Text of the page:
(Note: Many of the examples above are referenced in Borneman (2001). The information given above is a synthesis of scientific work in the field. I will be happy to provide direct references to any of the information above, but have opted to not directly in-line reference all of the applicable papers in the interests of brevity. An excellent compendium secondary source now available that covers much of this material is found in Porter (2001).)

An entire working group was devoted to the subject of abiotic factors in coral disease at the previously mentioned coral disease workshop. Both biotic and abiotic factors may be (and are likely to be) interrelated. For clarification, stress is defined as the sum of the biological reactions to any adverse stimulus that tends to disturb the organism's homeostasis; should these compensating reactions be inappropriate or inadequate, they may lead to disorders. Therefore, stress alone can manifest as disease.

In regard to his recommendations for prophylactic and directed treatment, in addition to the treatment protocol, I must disagree with the way this information, if true, would have come about through the relatively blind use of antibiotics. Furthermore, he has suggested that persons untrained in coral disease identification, antibiotic therapy, or any sort of relevant biological training apply non-judicious use of antibiotics to organisms harboring not only an unidentified pathogen, if one even exists, but to concurrently subject the vastly diverse microbial flora of that coral, and indeed the entire tank, to antibiotics. I consider this to be troublesome advice.

The following is from a public statement issued by the American Veterinary Medicine Association:

"Resistance to antimicrobials existed even before antimicrobials were used. However, this intrinsic form of resistance is not a major source of concern for human and animal health. The vast majority of drug-resistant organisms have instead emerged as a result of genetic changes, acquired through mutation or transfer of genetic material during the life of the microorganisms, and subsequent selection processes. Mutational resistance develops as a result of spontaneous mutation in a locus on the microbial chromosome that controls susceptibility to a given antimicrobial. The presence of the drug serves as a selecting mechanism to suppress susceptible microorganisms and promote the growth of resistant mutants. Spontaneous mutations are transmissible vertically. Resistance can also develop as a result of transfer of genetic material between bacteria. Plasmids, which are small extra-chromosomal DNA molecules, transposons and integrons, which are short DNA sequences, can be transmitted both vertically and horizontally and can code for multi-resistance. It is believed that the major part of acquired resistance is plasmid-mediated, although the method of resistance transfer varies for specific drug/bacteria combinations.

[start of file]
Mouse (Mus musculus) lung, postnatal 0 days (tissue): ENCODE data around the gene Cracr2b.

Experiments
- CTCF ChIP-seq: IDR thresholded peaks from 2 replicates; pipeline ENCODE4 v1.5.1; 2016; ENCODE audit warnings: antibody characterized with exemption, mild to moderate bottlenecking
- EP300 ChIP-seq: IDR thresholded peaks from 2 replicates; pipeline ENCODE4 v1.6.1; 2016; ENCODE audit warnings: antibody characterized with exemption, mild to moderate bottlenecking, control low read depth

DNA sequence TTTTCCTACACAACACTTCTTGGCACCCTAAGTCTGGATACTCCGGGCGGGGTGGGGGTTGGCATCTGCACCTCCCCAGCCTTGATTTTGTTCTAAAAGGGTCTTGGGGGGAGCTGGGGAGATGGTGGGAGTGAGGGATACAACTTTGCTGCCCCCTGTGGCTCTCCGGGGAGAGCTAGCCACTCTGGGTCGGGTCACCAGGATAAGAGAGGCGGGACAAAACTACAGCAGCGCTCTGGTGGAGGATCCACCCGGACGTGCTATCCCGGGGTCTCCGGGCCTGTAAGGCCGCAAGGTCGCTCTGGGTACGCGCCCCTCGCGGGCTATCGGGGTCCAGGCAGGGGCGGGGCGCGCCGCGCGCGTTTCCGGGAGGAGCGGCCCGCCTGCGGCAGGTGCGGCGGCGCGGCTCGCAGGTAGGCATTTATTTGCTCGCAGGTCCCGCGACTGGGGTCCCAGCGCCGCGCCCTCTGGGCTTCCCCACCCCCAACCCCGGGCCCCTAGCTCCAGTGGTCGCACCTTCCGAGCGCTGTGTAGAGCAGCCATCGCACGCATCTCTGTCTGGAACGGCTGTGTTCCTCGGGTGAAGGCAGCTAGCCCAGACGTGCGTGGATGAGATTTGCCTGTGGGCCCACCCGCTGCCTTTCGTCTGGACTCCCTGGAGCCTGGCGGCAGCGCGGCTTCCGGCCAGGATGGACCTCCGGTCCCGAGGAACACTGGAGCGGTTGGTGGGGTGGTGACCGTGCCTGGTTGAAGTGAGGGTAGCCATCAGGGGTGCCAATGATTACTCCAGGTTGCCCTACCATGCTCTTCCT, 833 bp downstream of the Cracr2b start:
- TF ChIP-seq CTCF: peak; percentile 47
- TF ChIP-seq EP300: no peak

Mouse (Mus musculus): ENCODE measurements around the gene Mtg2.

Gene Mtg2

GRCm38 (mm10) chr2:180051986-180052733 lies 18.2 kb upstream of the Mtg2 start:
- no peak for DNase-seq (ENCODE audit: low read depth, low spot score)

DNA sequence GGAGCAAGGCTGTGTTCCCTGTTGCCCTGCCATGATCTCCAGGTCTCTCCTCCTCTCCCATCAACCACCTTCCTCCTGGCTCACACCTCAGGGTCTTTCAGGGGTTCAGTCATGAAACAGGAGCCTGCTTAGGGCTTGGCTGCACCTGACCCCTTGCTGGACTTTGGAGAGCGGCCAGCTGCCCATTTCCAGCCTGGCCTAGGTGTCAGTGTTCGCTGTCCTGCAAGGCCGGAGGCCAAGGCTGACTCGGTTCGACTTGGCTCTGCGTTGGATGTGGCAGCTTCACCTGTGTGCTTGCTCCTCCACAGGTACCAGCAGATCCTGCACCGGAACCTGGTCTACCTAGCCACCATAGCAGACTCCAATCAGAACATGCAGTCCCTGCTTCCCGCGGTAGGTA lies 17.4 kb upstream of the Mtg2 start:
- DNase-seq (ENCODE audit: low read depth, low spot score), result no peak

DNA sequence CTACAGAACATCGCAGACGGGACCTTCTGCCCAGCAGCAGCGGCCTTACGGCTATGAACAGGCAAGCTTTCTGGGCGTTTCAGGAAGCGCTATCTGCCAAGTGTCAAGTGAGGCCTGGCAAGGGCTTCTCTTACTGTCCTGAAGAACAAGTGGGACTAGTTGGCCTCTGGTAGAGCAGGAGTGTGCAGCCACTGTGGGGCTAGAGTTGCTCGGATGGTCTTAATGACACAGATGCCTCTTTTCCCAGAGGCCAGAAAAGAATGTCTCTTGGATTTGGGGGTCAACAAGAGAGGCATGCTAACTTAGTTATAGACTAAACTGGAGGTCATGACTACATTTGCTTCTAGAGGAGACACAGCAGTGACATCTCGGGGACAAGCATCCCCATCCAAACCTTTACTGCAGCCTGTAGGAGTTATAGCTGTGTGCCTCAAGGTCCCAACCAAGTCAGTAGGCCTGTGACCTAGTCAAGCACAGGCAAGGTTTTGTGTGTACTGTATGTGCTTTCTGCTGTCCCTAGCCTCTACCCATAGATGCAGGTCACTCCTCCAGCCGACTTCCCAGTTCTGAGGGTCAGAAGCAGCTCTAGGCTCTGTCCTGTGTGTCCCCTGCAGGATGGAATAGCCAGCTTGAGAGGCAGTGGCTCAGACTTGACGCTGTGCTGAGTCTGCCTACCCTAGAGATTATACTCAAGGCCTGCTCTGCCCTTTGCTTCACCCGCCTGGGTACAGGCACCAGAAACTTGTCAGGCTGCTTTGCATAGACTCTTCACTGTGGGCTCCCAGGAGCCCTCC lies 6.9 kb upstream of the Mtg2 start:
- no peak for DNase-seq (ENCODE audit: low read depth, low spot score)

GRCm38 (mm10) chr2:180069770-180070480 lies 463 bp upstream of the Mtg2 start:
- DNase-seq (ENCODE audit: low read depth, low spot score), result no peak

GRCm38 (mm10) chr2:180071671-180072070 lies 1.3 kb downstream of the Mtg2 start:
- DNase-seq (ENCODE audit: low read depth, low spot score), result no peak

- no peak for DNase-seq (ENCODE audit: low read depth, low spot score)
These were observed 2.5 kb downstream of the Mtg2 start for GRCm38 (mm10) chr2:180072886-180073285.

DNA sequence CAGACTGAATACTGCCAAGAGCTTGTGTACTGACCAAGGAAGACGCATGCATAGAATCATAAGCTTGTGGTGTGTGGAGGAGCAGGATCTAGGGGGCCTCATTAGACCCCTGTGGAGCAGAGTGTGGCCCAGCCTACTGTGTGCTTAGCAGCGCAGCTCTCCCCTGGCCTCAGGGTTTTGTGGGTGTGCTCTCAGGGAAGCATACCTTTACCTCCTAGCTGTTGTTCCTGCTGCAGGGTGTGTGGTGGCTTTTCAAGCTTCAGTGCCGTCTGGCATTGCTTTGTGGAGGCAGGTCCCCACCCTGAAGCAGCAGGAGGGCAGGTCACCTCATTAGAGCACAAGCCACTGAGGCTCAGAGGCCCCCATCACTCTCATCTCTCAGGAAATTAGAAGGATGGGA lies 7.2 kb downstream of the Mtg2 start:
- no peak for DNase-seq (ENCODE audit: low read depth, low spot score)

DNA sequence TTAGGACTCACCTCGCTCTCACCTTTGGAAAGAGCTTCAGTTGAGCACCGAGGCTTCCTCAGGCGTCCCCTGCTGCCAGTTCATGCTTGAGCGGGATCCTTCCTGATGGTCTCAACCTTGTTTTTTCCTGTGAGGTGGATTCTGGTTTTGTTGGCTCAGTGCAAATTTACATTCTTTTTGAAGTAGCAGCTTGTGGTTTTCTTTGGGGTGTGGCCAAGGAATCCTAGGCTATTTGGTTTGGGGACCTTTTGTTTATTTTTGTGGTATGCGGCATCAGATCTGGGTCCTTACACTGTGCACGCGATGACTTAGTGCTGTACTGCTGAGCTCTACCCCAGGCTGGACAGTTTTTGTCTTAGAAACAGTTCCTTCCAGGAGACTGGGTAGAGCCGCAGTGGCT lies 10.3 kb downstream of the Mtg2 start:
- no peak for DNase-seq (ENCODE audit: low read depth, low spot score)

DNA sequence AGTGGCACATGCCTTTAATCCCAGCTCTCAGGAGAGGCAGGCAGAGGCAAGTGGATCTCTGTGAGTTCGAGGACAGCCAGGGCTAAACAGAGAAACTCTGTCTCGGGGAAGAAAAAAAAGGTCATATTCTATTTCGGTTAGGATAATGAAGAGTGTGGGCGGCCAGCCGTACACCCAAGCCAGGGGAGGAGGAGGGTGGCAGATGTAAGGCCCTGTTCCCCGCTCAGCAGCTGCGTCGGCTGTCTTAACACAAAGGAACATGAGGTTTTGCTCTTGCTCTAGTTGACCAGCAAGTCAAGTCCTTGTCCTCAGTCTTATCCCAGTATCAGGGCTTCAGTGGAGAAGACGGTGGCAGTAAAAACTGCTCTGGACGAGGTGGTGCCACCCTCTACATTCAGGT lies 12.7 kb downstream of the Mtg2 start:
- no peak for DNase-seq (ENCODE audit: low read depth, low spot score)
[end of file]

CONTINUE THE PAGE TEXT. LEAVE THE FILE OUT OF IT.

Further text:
Resistance depends on different mechanisms and more than one mechanism may operate for the same antimicrobial. Microorganisms resistant to a certain antimicrobial may also be resistant to other antimicrobials that share a mechanism of action or attachment. Such relationships, known as cross-resistance, exist mainly between agents that are closely related chemically (e.g. neomycin-kanamycin), but may also exist between unrelated chemicals (e.g. erythromycin-lincomycin). Microorganisms may be resistant to several unrelated antimicrobials. Use of one such antimicrobial will therefore also select for resistance to the other antimicrobials...

...When an animal is treated with an antimicrobial drug, a selective pressure is applied to all bacteria exposed to the drug. Bacteria that are sensitive to the antimicrobial are killed or put at a competitive disadvantage, while bacteria that have the ability to resist the antimicrobial have an advantage and are able to grow more rapidly than more susceptible bacteria. In addition, bacteria can become resistant when resistance genes are passed from a resistant bacterium to a sensitive one. Thus, antimicrobial agents may increase the prevalence of resistant bacteria among both target pathogens and normal bacterial flora...

... Whenever an animal or human host is exposed to antimicrobials, there will be some degree of selection for a resistant bacterial population. Selection will depend upon the type of antimicrobial used, the number of individuals treated, the dosage regimen, and the duration of treatment. Therefore, it is vital to limit therapeutic antimicrobial use in animals and humans to those situations where they are needed.

The veterinary profession shares the concerns of the public, governmental agencies, and public health community regarding the broad issue of antimicrobial resistance and specifically the potential risk of resistance developing in animals with subsequent transfer to humans. Because of that concern and to maintain the long-term effectiveness of antimicrobials for animal and human use and to increase the possibility of future antimicrobial drug approvals for the treatment of animals, the American Veterinary Medical Association committed to judicious use of antimicrobials by veterinarians for the prevention, control, and treatment of animal diseases...

...The objectives of the AVMA are to:

• support development of a scientific knowledge base that provides the basis for judicious therapeutic antimicrobial use,
• support educational efforts that promote judicious therapeutic antimicrobial use,
• preserve therapeutic efficacy of antimicrobials, and